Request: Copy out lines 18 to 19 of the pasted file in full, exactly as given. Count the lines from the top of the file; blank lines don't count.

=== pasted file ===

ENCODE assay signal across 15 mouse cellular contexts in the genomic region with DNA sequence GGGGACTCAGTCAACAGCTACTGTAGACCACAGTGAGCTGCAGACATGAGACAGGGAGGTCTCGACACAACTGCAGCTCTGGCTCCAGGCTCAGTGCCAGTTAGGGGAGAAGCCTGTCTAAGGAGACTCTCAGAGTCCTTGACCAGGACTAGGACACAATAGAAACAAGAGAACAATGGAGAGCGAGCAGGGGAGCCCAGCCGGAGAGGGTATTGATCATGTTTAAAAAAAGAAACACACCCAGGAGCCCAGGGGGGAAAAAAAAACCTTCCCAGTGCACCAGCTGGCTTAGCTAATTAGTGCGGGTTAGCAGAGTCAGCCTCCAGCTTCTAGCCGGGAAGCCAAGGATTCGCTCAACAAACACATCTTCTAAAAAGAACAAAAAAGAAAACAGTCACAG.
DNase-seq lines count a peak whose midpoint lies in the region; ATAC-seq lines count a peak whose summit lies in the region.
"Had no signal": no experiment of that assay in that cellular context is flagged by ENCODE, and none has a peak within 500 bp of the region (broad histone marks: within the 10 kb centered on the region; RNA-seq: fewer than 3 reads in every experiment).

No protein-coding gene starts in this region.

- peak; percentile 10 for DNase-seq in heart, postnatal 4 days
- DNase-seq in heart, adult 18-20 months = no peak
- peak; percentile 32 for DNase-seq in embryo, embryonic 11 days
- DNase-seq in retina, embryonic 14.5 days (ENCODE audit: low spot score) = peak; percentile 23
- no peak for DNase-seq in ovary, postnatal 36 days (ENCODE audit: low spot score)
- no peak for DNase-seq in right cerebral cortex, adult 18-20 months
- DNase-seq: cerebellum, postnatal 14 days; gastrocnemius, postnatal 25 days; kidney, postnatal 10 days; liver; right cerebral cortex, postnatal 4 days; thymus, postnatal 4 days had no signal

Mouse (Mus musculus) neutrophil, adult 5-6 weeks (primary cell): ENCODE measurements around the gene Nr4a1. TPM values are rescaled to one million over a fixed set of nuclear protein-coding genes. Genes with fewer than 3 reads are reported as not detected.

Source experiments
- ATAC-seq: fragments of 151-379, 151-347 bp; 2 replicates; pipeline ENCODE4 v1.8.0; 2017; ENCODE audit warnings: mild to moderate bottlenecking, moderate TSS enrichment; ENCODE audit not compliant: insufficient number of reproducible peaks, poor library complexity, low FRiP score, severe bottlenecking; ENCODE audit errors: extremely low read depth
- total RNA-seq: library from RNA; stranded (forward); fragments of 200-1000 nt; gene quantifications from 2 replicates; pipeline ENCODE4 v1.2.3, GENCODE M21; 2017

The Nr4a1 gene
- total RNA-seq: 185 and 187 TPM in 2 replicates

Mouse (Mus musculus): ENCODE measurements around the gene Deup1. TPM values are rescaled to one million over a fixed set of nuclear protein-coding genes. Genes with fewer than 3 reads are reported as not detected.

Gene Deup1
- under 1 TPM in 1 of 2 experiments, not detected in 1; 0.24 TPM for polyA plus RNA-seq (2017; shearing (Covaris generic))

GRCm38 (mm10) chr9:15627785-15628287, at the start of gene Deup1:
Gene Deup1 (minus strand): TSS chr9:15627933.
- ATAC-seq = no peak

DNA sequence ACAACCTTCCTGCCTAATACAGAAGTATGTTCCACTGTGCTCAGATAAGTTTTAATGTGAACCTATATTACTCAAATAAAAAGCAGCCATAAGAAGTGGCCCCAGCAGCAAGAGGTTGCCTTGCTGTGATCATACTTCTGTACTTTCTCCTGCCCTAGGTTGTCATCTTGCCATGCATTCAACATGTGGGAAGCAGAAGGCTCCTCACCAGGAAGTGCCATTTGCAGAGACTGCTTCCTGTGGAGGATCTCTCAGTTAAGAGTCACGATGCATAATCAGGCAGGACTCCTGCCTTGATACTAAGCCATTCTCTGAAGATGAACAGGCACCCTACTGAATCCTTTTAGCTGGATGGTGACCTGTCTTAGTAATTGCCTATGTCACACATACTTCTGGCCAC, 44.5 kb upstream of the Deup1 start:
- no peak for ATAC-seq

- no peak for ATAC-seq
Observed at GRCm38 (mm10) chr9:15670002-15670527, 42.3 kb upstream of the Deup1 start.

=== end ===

Mouse (Mus musculus): ENCODE measurements around the gene Deup1. TPM values are rescaled to one million over a fixed set of nuclear protein-coding genes. Genes with fewer than 3 reads are reported as not detected.

Gene Deup1